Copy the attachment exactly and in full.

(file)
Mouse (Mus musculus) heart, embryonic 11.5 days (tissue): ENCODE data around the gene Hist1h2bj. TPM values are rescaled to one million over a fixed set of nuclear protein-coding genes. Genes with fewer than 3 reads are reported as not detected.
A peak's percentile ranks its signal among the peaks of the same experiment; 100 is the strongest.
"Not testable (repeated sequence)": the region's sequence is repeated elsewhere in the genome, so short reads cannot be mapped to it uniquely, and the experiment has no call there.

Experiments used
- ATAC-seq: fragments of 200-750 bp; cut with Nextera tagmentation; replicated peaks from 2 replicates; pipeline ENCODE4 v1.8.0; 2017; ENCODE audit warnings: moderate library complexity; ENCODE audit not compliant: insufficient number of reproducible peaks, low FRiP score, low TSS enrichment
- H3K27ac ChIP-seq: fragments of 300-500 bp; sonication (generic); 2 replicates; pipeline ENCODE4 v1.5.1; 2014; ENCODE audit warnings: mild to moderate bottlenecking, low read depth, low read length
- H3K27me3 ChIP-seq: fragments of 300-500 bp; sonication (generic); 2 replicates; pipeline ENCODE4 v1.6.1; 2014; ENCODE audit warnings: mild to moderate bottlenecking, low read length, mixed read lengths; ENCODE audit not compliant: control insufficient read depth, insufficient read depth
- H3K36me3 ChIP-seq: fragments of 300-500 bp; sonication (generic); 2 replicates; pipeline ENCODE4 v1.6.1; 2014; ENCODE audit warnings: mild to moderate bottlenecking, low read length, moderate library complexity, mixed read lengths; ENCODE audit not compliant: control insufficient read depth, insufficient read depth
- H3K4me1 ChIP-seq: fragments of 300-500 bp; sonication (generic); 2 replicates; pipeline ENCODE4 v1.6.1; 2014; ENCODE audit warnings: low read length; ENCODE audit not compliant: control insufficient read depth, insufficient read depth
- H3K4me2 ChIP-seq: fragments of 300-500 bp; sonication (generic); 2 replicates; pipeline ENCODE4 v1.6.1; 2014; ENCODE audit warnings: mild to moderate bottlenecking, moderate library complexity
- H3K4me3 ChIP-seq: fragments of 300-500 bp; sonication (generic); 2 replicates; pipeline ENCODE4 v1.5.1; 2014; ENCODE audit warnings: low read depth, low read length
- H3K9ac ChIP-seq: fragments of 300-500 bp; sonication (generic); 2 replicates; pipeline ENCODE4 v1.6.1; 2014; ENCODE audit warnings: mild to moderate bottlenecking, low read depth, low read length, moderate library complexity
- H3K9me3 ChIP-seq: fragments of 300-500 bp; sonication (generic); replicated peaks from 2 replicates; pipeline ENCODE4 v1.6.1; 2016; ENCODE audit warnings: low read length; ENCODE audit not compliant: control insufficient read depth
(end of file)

Mouse (Mus musculus) heart, embryonic 11.5 days (tissue): ENCODE data around the gene Hist1h2bj. TPM values are rescaled to one million over a fixed set of nuclear protein-coding genes. Genes with fewer than 3 reads are reported as not detected.
A peak's percentile ranks its signal among the peaks of the same experiment; 100 is the strongest.
"Not testable (repeated sequence)": the region's sequence is repeated elsewhere in the genome, so short reads cannot be mapped to it uniquely, and the experiment has no call there.

Experiments used
- ATAC-seq: fragments of 200-750 bp; cut with Nextera tagmentation; replicated peaks from 2 replicates; pipeline ENCODE4 v1.8.0; 2017; ENCODE audit warnings: moderate library complexity; ENCODE audit not compliant: insufficient number of reproducible peaks, low FRiP score, low TSS enrichment
- H3K27ac ChIP-seq: fragments of 300-500 bp; sonication (generic); 2 replicates; pipeline ENCODE4 v1.5.1; 2014; ENCODE audit warnings: mild to moderate bottlenecking, low read depth, low read length
- H3K27me3 ChIP-seq: fragments of 300-500 bp; sonication (generic); 2 replicates; pipeline ENCODE4 v1.6.1; 2014; ENCODE audit warnings: mild to moderate bottlenecking, low read length, mixed read lengths; ENCODE audit not compliant: control insufficient read depth, insufficient read depth
- H3K36me3 ChIP-seq: fragments of 300-500 bp; sonication (generic); 2 replicates; pipeline ENCODE4 v1.6.1; 2014; ENCODE audit warnings: mild to moderate bottlenecking, low read length, moderate library complexity, mixed read lengths; ENCODE audit not compliant: control insufficient read depth, insufficient read depth
- H3K4me1 ChIP-seq: fragments of 300-500 bp; sonication (generic); 2 replicates; pipeline ENCODE4 v1.6.1; 2014; ENCODE audit warnings: low read length; ENCODE audit not compliant: control insufficient read depth, insufficient read depth
- H3K4me2 ChIP-seq: fragments of 300-500 bp; sonication (generic); 2 replicates; pipeline ENCODE4 v1.6.1; 2014; ENCODE audit warnings: mild to moderate bottlenecking, moderate library complexity
- H3K4me3 ChIP-seq: fragments of 300-500 bp; sonication (generic); 2 replicates; pipeline ENCODE4 v1.5.1; 2014; ENCODE audit warnings: low read depth, low read length
- H3K9ac ChIP-seq: fragments of 300-500 bp; sonication (generic); 2 replicates; pipeline ENCODE4 v1.6.1; 2014; ENCODE audit warnings: mild to moderate bottlenecking, low read depth, low read length, moderate library complexity
- H3K9me3 ChIP-seq: fragments of 300-500 bp; sonication (generic); replicated peaks from 2 replicates; pipeline ENCODE4 v1.6.1; 2016; ENCODE audit warnings: low read length; ENCODE audit not compliant: control insufficient read depth